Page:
Punish the workers

It is a sad day in Missoula when a local employer lays off 417 jobs. It is even sadder that it was management who caused, through bad decisions, the operation to close down. But, nearly everyone in the pulp and paper industry knew that it was only a matter of time before Smurfit-Stone shuttered the Frenchtown mill.

Why is that? Nearly a year ago Smurfit-Stone Container filed for Chapter 11 Bankruptcy. At the time, chairman and CEO Patrick J. Moore said, “Our financial performance has not reflected the full potential of our earnings power due to higher cost operations and burdensome debt levels dating back to the original formation of the company.”

Did you notice that bit about burdensome debt levels? At one stage, Smurfit-Stone Container was leveraged to the extent of 70 percent of capital. Hardly wise management, but instead this was celebrated back in 1989 (the go-go 80’s) as an ambitious company batting above its average on the way towards becoming a global behemoth.

In March 1989 Stone paid $2.2 billion in cash and securities for Consolidated-Bathurst Inc. (CB), Canada’s fifth largest pulp-and-paper company. The purchase made Stone Container the world’s second largest producer of pulp, paper, and paperboard; a major player in newsprint; and gave Stone Container a foothold in the European market through CB’s Europa Carton subsidiary and U.K. plants. Investors even back then worried about the $3 billion debt, but management thought it was easy enought to sell-off some of the non-core assets. The deal, though, was financed by banks and eventually they called in their obligations. The debt nearly caused Stone Container to collapse in 1993 when the debt had risen to nearly $5 billion.

Still the company continued on its spending binge, all with the aim of becoming what they are now – North America’s largest manufacturer of paperboard packaging. In 2000, it purchased St. Laurent Paperboard Inc. of Montreal for about $1 billion in cash and stock. In 2002, it paid $375 million for the MeadWestvaco Corporation’s Stevenson, Ala., mill and the seven plants and 82,000 timberland acres that supply it. It was still splurging as of 2008.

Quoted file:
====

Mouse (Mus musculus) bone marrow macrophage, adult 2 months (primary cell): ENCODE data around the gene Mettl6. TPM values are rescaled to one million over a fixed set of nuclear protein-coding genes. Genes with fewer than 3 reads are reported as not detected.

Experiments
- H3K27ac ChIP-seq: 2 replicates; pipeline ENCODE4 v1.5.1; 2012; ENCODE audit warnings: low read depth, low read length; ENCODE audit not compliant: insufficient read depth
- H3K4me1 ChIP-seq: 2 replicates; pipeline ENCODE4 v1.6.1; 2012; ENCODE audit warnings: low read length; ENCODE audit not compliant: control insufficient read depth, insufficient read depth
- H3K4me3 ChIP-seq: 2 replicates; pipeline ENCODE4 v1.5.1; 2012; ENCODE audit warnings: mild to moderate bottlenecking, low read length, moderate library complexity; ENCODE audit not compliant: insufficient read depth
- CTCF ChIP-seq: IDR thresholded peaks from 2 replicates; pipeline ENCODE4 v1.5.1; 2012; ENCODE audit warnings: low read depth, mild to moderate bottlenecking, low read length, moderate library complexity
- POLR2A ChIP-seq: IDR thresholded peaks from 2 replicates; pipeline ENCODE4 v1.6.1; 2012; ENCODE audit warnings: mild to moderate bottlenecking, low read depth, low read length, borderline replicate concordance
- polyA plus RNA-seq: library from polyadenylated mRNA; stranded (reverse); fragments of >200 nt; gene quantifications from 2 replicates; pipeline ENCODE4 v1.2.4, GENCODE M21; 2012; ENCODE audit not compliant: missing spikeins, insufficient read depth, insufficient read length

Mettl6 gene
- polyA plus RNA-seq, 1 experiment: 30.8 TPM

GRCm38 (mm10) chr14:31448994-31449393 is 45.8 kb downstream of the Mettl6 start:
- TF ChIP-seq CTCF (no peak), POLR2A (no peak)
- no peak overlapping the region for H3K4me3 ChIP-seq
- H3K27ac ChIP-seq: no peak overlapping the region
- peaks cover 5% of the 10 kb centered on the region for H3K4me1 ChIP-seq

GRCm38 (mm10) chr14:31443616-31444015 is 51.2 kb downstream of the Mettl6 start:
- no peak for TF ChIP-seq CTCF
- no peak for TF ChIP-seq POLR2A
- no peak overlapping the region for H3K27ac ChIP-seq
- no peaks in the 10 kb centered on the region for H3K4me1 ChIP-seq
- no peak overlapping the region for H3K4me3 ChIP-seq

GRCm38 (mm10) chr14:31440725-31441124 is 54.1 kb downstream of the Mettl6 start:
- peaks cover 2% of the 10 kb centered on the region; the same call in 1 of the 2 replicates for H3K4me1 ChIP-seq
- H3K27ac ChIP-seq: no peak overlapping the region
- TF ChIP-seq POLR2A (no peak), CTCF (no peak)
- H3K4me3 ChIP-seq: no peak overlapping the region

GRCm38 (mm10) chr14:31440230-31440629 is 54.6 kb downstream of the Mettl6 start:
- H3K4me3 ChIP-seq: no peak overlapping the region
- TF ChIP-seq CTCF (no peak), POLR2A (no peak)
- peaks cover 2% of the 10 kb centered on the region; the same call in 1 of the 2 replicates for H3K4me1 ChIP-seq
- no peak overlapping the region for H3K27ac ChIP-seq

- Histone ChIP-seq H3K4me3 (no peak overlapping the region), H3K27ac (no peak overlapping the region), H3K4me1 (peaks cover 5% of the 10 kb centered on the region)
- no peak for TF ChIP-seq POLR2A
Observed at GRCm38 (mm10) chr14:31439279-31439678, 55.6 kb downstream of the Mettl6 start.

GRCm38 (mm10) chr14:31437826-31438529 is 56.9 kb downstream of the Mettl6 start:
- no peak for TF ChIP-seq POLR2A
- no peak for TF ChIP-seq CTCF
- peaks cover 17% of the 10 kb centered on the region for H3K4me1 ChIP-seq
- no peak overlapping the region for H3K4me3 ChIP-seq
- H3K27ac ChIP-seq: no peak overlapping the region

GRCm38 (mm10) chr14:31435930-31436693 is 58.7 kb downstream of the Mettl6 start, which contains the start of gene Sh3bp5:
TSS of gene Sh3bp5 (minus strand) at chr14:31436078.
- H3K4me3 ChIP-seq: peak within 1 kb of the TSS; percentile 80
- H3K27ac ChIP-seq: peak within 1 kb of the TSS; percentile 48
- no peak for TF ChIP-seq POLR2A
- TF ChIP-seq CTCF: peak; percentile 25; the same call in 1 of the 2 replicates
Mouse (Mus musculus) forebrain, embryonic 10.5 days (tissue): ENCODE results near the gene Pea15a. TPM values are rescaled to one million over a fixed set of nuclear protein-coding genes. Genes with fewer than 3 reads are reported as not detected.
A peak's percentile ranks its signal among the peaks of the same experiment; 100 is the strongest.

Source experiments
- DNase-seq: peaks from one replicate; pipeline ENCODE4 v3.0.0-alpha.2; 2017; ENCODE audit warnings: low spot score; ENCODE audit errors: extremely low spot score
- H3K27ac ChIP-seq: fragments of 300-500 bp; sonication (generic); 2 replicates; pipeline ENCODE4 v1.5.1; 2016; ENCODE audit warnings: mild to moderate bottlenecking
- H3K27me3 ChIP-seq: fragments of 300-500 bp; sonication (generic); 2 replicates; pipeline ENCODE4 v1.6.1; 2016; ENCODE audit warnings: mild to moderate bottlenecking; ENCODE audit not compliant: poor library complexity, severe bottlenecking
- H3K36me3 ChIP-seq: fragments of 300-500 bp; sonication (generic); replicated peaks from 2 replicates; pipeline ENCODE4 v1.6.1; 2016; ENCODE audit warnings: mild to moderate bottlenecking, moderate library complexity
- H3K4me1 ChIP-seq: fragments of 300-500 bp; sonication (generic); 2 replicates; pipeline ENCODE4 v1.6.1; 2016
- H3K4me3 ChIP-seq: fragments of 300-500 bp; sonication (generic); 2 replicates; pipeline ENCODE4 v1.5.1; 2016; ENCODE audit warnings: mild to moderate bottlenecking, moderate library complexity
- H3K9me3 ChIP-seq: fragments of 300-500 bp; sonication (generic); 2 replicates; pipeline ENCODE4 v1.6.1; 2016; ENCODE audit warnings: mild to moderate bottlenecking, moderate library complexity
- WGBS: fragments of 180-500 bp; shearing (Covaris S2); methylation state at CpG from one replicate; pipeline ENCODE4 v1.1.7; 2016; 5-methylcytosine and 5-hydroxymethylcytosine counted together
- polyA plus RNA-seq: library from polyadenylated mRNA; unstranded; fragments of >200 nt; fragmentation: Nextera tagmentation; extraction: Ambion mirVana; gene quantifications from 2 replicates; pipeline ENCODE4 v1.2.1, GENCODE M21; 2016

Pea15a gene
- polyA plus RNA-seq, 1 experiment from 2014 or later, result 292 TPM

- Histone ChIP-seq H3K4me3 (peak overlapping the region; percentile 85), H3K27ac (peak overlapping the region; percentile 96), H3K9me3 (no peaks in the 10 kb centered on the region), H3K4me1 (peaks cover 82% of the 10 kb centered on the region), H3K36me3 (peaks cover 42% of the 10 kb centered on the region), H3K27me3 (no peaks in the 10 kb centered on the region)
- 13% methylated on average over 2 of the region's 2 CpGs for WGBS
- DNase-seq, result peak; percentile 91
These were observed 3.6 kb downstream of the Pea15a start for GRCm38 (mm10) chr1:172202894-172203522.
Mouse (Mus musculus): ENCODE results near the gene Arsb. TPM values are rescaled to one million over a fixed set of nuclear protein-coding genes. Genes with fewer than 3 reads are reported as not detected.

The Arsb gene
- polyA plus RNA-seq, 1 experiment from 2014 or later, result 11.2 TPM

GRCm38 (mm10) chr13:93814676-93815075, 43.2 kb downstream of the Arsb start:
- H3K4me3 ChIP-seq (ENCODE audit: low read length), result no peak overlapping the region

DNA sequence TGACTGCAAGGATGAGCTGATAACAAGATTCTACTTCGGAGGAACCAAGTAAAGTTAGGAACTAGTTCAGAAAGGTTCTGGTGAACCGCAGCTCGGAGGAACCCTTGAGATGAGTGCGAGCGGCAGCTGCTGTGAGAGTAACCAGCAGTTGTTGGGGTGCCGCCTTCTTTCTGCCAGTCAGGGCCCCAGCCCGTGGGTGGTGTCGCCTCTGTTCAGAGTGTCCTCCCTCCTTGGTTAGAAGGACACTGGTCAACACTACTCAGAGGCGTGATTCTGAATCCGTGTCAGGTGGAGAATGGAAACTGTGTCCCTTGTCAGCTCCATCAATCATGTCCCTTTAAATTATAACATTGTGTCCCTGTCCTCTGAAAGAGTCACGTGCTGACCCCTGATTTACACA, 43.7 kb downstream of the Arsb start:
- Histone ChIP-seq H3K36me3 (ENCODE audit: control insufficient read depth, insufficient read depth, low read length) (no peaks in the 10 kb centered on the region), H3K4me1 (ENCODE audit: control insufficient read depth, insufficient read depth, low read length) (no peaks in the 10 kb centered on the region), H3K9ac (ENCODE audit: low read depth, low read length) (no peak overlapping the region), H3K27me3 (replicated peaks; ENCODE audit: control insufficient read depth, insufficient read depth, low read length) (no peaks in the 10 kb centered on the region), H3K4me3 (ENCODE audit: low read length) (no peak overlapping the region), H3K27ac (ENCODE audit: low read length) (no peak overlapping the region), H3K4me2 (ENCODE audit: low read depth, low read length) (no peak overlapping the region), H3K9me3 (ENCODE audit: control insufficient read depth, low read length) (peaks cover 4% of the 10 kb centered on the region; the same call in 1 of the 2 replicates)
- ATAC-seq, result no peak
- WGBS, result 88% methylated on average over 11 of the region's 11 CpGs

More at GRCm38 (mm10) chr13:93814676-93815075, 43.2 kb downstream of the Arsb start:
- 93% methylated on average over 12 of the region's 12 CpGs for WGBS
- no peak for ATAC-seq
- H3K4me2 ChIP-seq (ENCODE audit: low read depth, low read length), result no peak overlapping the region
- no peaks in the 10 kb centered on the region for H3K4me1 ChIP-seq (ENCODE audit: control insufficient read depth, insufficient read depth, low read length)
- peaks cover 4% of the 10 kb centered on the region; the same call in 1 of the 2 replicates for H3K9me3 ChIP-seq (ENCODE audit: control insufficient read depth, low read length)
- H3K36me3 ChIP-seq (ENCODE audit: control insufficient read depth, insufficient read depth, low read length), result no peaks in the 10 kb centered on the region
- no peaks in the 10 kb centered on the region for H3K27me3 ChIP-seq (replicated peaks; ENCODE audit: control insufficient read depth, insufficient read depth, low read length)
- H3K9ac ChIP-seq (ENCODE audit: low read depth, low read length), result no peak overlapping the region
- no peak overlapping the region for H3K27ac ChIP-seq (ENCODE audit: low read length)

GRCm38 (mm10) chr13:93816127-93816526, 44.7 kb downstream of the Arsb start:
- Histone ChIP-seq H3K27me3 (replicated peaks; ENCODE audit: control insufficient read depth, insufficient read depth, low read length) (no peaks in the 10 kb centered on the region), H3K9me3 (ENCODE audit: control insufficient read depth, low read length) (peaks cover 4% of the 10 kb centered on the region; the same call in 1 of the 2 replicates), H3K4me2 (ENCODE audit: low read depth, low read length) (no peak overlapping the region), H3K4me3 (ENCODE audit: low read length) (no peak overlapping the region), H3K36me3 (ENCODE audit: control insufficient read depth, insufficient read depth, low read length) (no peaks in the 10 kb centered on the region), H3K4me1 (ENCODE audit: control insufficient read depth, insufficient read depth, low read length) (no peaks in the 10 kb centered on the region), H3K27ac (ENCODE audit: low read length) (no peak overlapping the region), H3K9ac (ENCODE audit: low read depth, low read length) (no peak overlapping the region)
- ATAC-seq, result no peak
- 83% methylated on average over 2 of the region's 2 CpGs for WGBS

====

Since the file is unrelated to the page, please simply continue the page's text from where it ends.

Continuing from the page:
Ever since then, through mergers, reorganizations, fire sales of assets, broad redefinitions of strategy and assorted restructuring programs the debt load has constantly dragged the company down. As of of Sept. 30, 2008, the company was still $5.6 billion in debt with only $7.5 billion in assets.

What about the Missoula mill? Well in a gentle farewell to workers, Smurfit president Steve Klinger said on Monday that the Frenchtown mill was a high-cost facility that did not provide adequate returns over the long term for the company.

Really? Because in 2008 a strategic review that the company conducted with outside experts determined that its mill system was very cost-competitive, with about two-thirds of its plants in the top half of the cost profile. This was after they’d already closed a 180,000-ton linerboard machine in Montana. So, either they already knew that Frenchtown was one of the dogs, or they just couldn’t be bothered to fix it.

I dunno. Maybe the workers could see what was coming and were just hoping things would work out fine. But, I can’t help but think that the company hasn’t been completely honest with the crew. I guess it is hard for management to admit they’ve been screwing up for over 20 years. Patrick Moore and the bosses in St. Louis, however, will all keep their jobs. And, to put the icing on the cake, Smurfit-Stone may pay out up to $47 million in bonuses to executives and other employees in 2009. I don’t think any of the folks in Frenchtown will be getting them.


4 Responses

  1. You hit the nail right on the head! My sentiments exactly! Going back to Roger Stone (Criminal) and the banksters(criminals) who let him cobble Stone Container together back in the 80’s, these people belong in prison with Bernie Madoff. They could sit around and drink coffee and laugh and hoot about how they built their little empires and screwed the little people along the way!

    And look at the fools running SSCC since Stone got driven off the slave ship! They have kept the company billions in debt while the people who run their mills and box plants have to take cuts and tighten their belts for decades on end.

    Well folks, when we look at the criminals in D.C. and Wall Street that are running the Country, what can we expect?

  2. […] Maybe tomorrow I print this out and leave it on the copier, because, boy – when you talk about poor business choices, sure sounds like Smurfit is an education in what not to do. […]

  3. At the end of the day, a company is in business to, you ready for it, make money. That’s it. They are not in business to keep people employed.

  4. You can’t make money by borrowing money. It may make the balance sheet look good for a few quarters, but interest payments will bite you in the end. Also, smart companies may re-evaluate their product when the market disappears. A smart company may realize they are not in the business of delivering paper products, but they are, in fact, in the business of processing waste wood. A great by-product of burning waste wood can be electricity. The Missoula plant produced 13 megawatts of electricity. People like to buy electricity. Perhaps the Missoula plant could expand this product line, replacing the liner board product line, and make some money. Whatdya think, Robert, sound like a good business to be in?

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